There is so much Dystopian fiction out there these days that one can hardly swing a disembodied zombie arm without hitting another book about our broken future. But, so many of them feel like regurgitations of the tried and true, the same-old-same-old. Because of that, I rarely break open a dystopian story.
But, that is the beauty of this book—I didn’t know it was a dystopian fantasy when I opened it up and I was well into the story before it struck me. That says something, I think. It is easy to create the next Escape from New York or Bladerunner or Planet of the Apes, based on over-done models and a million stories of the same ilk. But, authors of these sorts of stories can never really compete with the originals.
This book is very different. It isn’t the typical in-your-face, evil empire, dark, corporate take-over, or even over-used nuclear fall-out stuff. It was more subtle, more deeply ingrained in the culture of the people involved, an almost invisible but ever present feeling that accompanied the cool characters as they dealt with the conflicts that arose from that very same setting.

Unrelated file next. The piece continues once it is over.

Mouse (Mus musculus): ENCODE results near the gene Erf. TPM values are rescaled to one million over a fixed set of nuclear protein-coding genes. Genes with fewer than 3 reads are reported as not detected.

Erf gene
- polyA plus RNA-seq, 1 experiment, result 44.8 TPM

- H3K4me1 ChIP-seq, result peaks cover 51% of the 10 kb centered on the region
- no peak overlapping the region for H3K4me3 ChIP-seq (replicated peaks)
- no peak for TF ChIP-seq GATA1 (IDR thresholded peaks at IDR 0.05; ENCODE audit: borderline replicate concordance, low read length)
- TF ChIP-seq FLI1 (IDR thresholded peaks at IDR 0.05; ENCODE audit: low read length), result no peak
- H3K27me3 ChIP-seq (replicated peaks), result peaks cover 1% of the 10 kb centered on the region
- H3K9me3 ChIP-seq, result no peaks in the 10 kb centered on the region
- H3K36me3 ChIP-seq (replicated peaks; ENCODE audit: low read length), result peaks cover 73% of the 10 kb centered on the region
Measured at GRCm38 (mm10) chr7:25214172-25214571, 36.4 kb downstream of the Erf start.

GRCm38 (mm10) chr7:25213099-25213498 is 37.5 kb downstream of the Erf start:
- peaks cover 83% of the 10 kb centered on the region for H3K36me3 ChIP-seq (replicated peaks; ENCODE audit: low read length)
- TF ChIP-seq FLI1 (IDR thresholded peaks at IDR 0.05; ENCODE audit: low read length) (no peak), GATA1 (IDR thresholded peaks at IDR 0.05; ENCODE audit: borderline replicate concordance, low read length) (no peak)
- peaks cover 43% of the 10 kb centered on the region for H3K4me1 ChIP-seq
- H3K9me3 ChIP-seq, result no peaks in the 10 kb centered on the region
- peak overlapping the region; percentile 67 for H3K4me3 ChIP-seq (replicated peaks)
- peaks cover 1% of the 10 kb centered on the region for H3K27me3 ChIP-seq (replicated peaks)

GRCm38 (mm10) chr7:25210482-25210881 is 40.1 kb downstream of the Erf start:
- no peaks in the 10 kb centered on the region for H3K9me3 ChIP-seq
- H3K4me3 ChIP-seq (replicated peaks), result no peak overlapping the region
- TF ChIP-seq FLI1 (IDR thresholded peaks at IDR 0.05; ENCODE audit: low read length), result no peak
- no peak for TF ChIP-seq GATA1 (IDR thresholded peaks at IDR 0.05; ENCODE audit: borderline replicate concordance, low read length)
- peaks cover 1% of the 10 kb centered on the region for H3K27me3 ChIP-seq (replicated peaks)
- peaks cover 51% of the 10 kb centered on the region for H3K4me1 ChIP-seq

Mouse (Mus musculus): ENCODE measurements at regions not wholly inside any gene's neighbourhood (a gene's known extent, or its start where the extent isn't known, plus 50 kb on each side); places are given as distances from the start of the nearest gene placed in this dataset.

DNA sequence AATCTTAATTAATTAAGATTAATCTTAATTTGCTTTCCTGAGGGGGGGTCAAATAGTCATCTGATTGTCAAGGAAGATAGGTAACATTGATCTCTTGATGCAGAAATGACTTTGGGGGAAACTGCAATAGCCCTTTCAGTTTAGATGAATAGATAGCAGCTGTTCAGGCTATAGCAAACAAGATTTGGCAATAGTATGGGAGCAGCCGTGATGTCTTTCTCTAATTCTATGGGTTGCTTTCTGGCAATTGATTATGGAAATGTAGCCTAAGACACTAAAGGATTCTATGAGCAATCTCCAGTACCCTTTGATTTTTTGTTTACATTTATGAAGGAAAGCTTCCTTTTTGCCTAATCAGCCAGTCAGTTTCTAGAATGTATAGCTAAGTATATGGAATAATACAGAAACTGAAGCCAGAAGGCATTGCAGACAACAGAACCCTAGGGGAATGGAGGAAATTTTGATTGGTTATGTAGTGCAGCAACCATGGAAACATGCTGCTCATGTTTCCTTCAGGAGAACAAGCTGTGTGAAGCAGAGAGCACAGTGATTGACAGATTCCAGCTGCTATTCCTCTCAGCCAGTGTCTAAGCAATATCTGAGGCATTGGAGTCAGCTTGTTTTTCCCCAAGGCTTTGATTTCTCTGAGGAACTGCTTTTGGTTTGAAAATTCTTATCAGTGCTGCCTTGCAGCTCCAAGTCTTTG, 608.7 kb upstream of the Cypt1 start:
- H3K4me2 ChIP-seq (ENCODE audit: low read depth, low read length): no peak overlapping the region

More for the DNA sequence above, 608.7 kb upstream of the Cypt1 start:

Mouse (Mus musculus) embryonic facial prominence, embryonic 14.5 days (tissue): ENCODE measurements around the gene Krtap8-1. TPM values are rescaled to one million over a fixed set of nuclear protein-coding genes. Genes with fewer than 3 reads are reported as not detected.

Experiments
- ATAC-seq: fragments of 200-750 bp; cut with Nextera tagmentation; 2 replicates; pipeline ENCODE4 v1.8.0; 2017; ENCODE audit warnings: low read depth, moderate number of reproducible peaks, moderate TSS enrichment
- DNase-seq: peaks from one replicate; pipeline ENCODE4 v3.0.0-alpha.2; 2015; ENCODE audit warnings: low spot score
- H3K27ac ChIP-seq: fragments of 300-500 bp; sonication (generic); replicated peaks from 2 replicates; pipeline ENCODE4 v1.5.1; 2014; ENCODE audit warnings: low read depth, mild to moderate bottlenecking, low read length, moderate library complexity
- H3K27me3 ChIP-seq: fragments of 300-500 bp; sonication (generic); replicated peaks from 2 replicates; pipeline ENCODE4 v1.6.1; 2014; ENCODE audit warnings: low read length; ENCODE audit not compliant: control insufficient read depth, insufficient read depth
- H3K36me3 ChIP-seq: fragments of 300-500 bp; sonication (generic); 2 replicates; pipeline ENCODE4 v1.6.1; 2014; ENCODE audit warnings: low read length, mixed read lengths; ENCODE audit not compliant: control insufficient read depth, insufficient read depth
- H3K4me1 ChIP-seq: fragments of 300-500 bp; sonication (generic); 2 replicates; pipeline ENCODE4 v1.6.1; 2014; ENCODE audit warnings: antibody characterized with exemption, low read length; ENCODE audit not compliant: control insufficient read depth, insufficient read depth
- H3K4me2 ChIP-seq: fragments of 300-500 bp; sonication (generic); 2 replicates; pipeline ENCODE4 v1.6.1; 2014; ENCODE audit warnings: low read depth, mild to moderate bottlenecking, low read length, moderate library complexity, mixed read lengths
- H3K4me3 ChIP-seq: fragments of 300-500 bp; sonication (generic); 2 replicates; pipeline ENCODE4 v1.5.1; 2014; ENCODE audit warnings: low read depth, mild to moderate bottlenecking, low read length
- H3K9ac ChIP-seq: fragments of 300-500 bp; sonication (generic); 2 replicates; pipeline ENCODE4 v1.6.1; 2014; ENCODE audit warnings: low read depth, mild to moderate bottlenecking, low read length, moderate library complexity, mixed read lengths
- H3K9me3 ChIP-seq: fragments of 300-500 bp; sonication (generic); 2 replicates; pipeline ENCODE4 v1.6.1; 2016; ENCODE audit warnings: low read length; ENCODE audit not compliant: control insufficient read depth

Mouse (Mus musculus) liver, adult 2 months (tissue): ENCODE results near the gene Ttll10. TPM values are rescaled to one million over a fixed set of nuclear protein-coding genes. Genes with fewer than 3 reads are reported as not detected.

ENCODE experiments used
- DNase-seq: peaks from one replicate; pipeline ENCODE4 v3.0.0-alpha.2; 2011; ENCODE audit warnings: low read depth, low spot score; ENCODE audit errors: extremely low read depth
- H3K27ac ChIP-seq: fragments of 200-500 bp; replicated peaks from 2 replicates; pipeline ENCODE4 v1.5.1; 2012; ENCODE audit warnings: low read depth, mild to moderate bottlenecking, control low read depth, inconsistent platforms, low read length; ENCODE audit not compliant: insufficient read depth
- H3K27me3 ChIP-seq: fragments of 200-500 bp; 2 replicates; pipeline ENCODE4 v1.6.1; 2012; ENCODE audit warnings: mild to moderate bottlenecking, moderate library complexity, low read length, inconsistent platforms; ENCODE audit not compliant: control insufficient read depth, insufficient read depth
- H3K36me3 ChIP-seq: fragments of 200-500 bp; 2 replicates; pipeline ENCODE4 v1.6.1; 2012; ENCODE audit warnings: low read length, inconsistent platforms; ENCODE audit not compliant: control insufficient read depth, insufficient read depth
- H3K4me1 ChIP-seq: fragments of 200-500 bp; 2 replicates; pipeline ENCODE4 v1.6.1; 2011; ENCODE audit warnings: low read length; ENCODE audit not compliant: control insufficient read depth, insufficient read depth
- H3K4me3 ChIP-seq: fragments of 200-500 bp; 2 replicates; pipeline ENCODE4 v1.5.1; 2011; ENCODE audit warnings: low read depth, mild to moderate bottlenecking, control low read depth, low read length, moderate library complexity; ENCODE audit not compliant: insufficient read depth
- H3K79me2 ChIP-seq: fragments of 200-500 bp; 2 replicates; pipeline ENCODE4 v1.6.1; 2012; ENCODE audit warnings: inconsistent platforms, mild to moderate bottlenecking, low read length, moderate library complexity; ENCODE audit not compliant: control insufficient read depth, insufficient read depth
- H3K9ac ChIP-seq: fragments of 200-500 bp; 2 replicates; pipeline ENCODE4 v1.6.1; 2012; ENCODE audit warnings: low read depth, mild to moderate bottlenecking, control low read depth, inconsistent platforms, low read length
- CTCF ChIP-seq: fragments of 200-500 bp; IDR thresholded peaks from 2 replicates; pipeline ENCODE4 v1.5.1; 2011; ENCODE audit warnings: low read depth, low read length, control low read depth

It was organic, naturally occurring.
I completely lost the sense that we were on some dark future earth. Instead, I was there, living in the world that these characters lived in, facing the dangers and challenges that they faced. They didn’t know it was a dystopian future; it wasn’t part of their experience, so why should it be part of mine. It was pretty awesome. The dystopia was part of the fabric of the world, not simply a setting, an obvious tool to elicit cheap reader-associations.
Focusing on the setting and the author’s masterful world building is only half the story though. The characters are real and deep and filled with their own internal conflicts. Rage and sorrow comes to a reader as slavery is set against the emotional co-dependency of people that evolve in such a world, and the empathy that one cannot help but feel towards them.
We are set in a world of people that cannot read, and reading is a crime punishable by the unthinkable. It is the in-born quest for knowledge and freedom that create the conflict in this story. The characters feel it. The characters live it and strive against it unconsciously, but with all the need and desperation of a drowning man.
And I loved it. I loved them.
I think that you will enjoy this book immensely. I did, and I am not even a fan of the genre. Come—take a read. I know you won’t regret it.
Get the book here.
Visit the author’s website here.